Let me explain my problem with digital music. See, way back in 2002, my wife got me a Dell DJ 20GB HDD music player.
Back then, this was a big deal, as Apple's iPod had only just recently come onto the scene and had not yet revolutionized the way we listened to music. At the time, the majority of us were toting around Compact Disc walkmans and a portfolio of CDs in our obligatory backpacks -- which we'd have to manually exchange whenever we wanted to listen to another album.
Flash music players offered an alternative initially, but the real future of portable music storage would be the compact hard-drive player.
Flash forward to now, and the Apple machine has totally taken over. And its iTunes utility rules the roost. Dell has long since discontinued my version of their music player, but yet I have my entire library on it. It is the only way I have to listen to music. Problem is, after 8 years of continuous use, and at nearly 95% of its total capacity, my Dell DJ is finally ready to kick the bucket. It still works, but earlier this year I must have uploaded the wrong music file because now a good 30% of my .mp3s are either corrupted at the tag level -- or outright deleted. Of the remaining 70%, more than half the music files are copy-protected. Which means, if I were to buy another portable music player, I would need to find the original source for these albums and re-rip them. A major pain in the ass, to say the least.
But, alas, I have had to face reality. The writing was on the wall. Plus, with the fact that I now have a 32GB iPhone 4 mobile, realistically I knew I could port over my entire Dell DJ library and still have room to spare. And since I take my iPhone everywhere I go, I really had no excuse for not using the iPod music function built into it.
Problem is, I resisted having to use iTunes for the longest time. Lisa has had various iPods now over the years. And the few times I've had to deal with iTunes on her behalf was a big headache. iTunes really does take some patience and getting used to, though. A fact I did not realize until I recently made the decision to fully port over my Dell's .mp3 library to Apple's proprietary beast of an interface.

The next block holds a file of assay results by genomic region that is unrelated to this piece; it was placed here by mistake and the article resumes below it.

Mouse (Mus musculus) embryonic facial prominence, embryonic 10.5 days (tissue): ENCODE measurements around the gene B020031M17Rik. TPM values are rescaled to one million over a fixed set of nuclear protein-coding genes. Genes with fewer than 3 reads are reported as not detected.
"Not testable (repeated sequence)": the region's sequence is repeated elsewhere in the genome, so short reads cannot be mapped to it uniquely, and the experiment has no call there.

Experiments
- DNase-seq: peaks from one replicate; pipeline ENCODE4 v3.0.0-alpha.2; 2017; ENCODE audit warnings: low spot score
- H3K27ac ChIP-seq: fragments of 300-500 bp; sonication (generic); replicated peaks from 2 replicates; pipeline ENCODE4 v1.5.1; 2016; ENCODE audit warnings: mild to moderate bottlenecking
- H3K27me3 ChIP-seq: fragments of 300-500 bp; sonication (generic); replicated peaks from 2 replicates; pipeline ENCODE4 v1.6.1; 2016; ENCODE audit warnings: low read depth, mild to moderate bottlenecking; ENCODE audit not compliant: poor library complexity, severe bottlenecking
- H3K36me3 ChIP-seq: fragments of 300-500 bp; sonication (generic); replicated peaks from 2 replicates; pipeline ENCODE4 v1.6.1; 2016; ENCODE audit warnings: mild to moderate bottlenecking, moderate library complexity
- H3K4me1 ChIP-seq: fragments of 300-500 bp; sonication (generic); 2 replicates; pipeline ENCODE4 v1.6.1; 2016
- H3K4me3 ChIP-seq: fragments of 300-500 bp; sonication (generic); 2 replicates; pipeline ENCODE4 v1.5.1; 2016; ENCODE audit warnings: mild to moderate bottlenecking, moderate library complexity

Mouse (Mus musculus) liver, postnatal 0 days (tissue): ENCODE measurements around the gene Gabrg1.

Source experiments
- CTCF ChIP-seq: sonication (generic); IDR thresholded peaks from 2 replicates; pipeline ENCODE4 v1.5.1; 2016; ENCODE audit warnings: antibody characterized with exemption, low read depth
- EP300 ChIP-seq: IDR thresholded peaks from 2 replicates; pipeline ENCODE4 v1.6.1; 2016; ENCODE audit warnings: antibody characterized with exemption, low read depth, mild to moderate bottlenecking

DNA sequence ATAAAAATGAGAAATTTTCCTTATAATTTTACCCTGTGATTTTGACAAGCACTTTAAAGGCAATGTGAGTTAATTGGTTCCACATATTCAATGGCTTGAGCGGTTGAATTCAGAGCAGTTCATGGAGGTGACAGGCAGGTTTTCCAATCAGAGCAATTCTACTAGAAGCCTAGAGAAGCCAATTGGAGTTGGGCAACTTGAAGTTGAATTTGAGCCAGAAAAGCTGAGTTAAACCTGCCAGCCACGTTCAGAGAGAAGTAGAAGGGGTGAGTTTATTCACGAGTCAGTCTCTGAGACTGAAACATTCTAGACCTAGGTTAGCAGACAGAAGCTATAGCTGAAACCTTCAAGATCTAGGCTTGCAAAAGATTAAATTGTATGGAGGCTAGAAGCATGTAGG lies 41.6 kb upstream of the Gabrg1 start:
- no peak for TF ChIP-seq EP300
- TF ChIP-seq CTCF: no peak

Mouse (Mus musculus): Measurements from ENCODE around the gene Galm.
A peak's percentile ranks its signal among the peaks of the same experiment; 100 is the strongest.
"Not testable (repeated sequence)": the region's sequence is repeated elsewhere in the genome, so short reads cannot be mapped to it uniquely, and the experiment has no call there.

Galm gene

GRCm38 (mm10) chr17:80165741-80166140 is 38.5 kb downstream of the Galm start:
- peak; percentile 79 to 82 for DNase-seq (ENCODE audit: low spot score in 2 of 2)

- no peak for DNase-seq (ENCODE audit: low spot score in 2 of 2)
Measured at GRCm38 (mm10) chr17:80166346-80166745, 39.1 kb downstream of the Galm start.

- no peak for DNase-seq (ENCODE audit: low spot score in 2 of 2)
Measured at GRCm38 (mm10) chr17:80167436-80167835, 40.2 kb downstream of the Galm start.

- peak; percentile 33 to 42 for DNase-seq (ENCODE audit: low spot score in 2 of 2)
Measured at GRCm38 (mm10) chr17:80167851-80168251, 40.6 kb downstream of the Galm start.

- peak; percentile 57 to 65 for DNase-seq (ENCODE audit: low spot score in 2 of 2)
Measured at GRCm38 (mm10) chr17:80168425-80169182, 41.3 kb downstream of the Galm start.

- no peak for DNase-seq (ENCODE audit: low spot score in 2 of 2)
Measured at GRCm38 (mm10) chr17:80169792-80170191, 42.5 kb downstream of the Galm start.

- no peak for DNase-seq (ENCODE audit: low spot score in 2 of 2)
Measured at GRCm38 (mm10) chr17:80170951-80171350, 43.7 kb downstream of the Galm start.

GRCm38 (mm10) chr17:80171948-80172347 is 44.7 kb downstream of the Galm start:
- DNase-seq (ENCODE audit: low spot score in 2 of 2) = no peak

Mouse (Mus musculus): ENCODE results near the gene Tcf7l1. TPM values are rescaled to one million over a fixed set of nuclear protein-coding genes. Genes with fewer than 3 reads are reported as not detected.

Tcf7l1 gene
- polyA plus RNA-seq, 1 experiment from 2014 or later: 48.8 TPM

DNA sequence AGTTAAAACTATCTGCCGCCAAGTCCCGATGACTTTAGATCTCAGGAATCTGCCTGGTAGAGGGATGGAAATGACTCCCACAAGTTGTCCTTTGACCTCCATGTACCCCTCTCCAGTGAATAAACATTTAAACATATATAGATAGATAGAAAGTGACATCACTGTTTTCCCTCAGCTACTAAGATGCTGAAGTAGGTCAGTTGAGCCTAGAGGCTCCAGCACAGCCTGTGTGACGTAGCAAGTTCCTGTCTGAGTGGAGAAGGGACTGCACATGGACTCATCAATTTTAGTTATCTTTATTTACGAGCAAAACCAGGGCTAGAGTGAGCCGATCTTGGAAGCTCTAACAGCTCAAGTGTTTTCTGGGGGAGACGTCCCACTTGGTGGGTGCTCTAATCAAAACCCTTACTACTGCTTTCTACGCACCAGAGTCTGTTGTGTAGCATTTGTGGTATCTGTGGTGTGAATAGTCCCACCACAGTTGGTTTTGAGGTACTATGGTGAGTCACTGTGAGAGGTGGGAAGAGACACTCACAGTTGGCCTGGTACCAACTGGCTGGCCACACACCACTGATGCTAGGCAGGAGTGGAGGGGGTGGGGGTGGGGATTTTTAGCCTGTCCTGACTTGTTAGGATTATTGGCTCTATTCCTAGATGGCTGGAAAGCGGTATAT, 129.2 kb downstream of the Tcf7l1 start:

Still, I figured if I'm going to embrace this plan fully, I should do it right.
So over my 2-week Christmas break, I started by purchasing a Western Digital 1TB external hard drive for my home PC.
This thing's a beauty, and runs like a charm! It allows me to free up a ton of space on my existing hard drive, which in turn makes my PC run smoother.
Next, I transferred over as much of my non-protected, but occasionally tag-corrupted, music files from the Dell DJ. Because there is so much tagging confusion going on, it's been a slow process. Sometimes I have to manually open up each file and listen to the music to figure out which song it is. Then I have to research online the exact title, album, artist, year, track number, etc. Sometimes iTunes parses all this information for me from the embedded registry file. Most of the time, it cannot due to the degree of corruption. So I have to enter this information myself.